Campus news

Join Toon army on succah Crawl

By Marcus Dysch, October 1, 2009

Newcastle JSoc is hosting its annual Succah Crawl on Wednesday evening.

Providing a Jewish twist to the traditional pub crawl, the event offers students the chance to eat dinner on the move – with each host providing a different course.

Free transport will be offered between the succot and the evening is free for students. For details visit the Newcastle JSoc group on Facebook.


Hillel goes from digs to digital

By Marcus Dysch, September 24, 2009

Gone are the days of Hillel houses being seen as run-down, out-of-date digs for religious students who want to be close to a morning minyan.

In the past year, Hillels across the country have undergone substantial changes, with houses being transformed into modern student centres furnished with plasma screen TVs, wireless internet and kosher cafés.

Daniel Marcus, UJS Hillel chief executive, said the organisation is making a conscious effort to provide Jewish students with plush surroundings.


Highland Shabbaton

By Marcus Dysch, September 24, 2009

Northern region JSocs are holding their annual Highland weekend in October.

All students in Scotland and the north of England can attend the Shabbaton, taking place from October 16 to 18 near Glasgow.

Tickets cost £30. For more information, email or phone Hayden Krasner on 07795 155 040.


Yom Kippur on campus

By Marcus Dysch, September 24, 2009

Yom Kippur services are being run by a number of JSocs for students returning to their campuses this week.

In Birmingham, a pre-fast dinner is being prepared by Rabbi Yaakov Singer and in Leeds a range of Orthodox, Reform, Masorti and Liberal services will be held.

Contact your JSoc for times and locations.


University chaplains ready to help students

By Marcus Dysch, September 18, 2009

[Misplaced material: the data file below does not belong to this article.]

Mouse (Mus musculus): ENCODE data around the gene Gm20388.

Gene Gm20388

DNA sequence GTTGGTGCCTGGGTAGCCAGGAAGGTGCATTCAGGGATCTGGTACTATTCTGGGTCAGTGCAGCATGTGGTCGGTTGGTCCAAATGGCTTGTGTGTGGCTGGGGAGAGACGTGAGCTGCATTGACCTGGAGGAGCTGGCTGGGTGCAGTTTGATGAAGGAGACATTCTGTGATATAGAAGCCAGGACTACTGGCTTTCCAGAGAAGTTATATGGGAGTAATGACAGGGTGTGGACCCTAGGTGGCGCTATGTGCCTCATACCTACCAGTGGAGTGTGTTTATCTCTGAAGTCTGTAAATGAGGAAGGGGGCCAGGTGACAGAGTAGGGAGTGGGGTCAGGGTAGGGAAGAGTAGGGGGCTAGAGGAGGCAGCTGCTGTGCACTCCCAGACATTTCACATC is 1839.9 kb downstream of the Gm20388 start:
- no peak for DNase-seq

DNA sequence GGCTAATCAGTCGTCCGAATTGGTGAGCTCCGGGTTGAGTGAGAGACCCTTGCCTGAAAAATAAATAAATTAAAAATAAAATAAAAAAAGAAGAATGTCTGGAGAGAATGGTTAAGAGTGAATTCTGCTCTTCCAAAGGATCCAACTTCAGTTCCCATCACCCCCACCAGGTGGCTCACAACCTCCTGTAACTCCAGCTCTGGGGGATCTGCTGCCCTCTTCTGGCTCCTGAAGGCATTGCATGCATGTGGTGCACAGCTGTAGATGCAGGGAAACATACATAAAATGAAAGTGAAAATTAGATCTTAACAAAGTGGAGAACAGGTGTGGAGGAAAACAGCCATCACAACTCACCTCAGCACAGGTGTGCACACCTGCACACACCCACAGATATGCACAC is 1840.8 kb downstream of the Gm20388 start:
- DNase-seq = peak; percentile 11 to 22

Eating disorders, alcoholism and clinical depression are not issues which Jewish parents traditionally worry about their children encountering at university.

But these are among the wide range of problems tackled by the rabbis and rebbetzins of the University Jewish Chaplaincy service.

This year UJC is extending its reach further than ever, with four new chaplains starting work in Oxford; Scotland and the North East; and Cambridge and East Anglia and the first ever chaplain covering the south coast region.


UJS: Our students will be resolute

By Marcus Dysch, September 10, 2009

The Union of Jewish Students chair says the organisation will approach the new academic year with optimism, despite a potential wave of anti-Israel action on campuses.

Adam Pike said UJS would stand up to the threat of boycott motions, antisemitism and attacks and pledged to not “cower in the corner”.

Last year was one of the most challenging UJS has faced. Israel’s Operation Cast Lead in Gaza last December and January sparked furious demonstrations on Britain’s campuses.


Chief Rabbi makes New Year podcast

By Marcus Dysch, September 10, 2009

Chief Rabbi Sir Jonathan Sacks has wished students Shana Tova in a podcast for the new Union of Jewish Students website.

In the three-minute message he said society was suffering from “mission drift”.

He said: “We are affluent beyond the dreams of any previous generation since man first walked on earth, yet rates of stress-related syndromes, drug and alcohol abuse, eating disorders, depressive illnesses have been rising with each successive generation since the 1950s.”

He advised students to instead celebrate life in a “wonderful university environment”.


CST publishes booklet on campus race hate

By Marcus Dysch, September 10, 2009

Five thousand brochures giving practical and legal advice on tackling antisemitism on campus will be distributed to thousands of students and university officers when the new academic year begins later this month.

A 68-page guide, compiled by the Union of Jewish Students and Community Security Trust, will be sent to every student union equalities and diversity officer in the UK.

It explains how to identify antisemitism, who to turn to for help, and how to tackle it through education and fostering better relations.